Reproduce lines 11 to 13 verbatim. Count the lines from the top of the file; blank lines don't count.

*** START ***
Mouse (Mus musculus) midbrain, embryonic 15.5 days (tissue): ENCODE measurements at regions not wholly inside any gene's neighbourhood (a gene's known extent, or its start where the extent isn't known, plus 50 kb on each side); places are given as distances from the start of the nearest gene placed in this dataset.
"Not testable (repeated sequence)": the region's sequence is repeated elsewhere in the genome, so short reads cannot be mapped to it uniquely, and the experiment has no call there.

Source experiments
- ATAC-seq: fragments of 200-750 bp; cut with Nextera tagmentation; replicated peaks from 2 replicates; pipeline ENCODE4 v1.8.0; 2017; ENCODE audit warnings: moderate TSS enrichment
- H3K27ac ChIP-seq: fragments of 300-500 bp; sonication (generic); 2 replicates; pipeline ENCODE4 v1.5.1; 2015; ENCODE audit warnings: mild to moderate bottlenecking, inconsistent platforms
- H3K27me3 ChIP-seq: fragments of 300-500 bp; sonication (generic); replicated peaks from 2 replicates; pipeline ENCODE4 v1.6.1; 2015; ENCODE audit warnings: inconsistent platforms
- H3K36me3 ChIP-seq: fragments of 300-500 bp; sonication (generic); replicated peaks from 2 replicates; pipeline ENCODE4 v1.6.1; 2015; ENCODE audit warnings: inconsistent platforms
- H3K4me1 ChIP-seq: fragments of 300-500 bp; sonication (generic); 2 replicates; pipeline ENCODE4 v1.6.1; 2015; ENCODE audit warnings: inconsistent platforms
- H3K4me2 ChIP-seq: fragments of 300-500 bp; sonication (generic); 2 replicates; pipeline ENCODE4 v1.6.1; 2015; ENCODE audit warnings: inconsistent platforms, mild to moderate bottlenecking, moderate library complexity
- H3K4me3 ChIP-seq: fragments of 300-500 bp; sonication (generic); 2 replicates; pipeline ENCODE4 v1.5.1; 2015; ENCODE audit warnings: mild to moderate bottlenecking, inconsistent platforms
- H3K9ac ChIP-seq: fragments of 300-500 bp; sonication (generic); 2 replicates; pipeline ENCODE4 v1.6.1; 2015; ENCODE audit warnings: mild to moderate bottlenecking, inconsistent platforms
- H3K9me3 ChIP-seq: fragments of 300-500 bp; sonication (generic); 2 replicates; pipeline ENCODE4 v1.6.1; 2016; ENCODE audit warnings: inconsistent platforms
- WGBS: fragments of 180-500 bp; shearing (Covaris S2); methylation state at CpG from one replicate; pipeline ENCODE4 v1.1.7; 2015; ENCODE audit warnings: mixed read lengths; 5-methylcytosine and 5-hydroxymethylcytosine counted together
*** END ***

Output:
- H3K9ac ChIP-seq: fragments of 300-500 bp; sonication (generic); 2 replicates; pipeline ENCODE4 v1.6.1; 2015; ENCODE audit warnings: mild to moderate bottlenecking, inconsistent platforms
- H3K9me3 ChIP-seq: fragments of 300-500 bp; sonication (generic); 2 replicates; pipeline ENCODE4 v1.6.1; 2016; ENCODE audit warnings: inconsistent platforms
- WGBS: fragments of 180-500 bp; shearing (Covaris S2); methylation state at CpG from one replicate; pipeline ENCODE4 v1.1.7; 2015; ENCODE audit warnings: mixed read lengths; 5-methylcytosine and 5-hydroxymethylcytosine counted together